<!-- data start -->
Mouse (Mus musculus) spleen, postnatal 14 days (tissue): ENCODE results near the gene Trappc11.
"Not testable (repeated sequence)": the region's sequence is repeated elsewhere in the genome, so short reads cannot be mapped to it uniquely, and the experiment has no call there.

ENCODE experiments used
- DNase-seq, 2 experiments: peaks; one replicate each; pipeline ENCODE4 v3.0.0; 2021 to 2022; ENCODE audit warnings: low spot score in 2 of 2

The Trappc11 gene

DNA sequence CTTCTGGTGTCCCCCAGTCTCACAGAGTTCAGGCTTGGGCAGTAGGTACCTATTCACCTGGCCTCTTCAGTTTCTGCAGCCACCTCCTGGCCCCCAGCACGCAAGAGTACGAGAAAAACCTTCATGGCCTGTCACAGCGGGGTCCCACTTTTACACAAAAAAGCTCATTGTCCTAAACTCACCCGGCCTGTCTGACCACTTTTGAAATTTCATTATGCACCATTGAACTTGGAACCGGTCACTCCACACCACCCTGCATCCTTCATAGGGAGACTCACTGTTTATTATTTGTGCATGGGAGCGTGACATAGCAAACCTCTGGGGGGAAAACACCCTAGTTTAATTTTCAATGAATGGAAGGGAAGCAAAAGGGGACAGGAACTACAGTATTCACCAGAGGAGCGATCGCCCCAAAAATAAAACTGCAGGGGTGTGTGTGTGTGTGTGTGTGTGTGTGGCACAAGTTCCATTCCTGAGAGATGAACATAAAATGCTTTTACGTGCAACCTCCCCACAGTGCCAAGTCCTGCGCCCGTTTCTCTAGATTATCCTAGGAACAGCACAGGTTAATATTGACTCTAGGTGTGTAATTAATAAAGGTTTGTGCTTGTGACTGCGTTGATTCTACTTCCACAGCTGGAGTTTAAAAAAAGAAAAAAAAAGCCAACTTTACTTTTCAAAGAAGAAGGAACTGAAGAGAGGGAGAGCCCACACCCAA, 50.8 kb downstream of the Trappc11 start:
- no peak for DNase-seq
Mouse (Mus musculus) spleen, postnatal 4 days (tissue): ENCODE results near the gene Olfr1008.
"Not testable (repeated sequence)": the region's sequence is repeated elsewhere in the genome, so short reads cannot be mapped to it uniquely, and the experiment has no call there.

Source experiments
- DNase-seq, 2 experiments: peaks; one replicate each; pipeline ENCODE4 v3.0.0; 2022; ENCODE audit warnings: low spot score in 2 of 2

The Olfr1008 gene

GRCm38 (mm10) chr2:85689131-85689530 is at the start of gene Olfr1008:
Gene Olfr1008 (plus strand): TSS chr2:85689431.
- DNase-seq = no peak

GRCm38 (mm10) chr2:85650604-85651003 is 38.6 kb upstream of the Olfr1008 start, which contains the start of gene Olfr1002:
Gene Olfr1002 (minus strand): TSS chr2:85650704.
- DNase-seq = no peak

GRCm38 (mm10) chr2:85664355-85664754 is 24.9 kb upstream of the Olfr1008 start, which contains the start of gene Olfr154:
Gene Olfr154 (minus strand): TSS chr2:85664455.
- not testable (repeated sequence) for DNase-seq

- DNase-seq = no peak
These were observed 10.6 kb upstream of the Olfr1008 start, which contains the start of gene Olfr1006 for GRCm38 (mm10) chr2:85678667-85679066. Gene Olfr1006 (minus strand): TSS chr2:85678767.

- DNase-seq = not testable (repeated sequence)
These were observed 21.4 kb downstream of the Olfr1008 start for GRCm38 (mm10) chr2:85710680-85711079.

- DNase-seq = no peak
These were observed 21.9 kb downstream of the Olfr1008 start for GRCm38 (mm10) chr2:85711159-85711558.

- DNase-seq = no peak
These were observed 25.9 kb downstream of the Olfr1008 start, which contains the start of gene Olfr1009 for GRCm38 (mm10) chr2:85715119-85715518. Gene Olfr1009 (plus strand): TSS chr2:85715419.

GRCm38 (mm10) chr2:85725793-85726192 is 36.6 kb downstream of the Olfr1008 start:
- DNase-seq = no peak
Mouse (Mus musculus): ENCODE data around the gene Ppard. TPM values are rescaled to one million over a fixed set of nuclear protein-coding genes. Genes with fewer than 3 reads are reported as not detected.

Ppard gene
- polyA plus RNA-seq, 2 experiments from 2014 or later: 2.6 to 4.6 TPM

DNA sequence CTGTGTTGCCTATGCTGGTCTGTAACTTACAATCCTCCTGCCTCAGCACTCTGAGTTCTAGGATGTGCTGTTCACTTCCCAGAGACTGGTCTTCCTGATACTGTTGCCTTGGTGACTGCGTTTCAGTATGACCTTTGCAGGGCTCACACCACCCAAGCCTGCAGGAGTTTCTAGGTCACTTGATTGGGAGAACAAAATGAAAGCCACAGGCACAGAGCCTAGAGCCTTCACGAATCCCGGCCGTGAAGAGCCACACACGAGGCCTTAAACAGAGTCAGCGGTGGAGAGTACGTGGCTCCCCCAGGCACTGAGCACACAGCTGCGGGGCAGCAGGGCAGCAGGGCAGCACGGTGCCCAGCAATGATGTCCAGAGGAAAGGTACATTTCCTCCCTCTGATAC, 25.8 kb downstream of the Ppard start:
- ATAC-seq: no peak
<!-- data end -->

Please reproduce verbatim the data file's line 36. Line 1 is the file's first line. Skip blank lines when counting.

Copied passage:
- ATAC-seq: no peak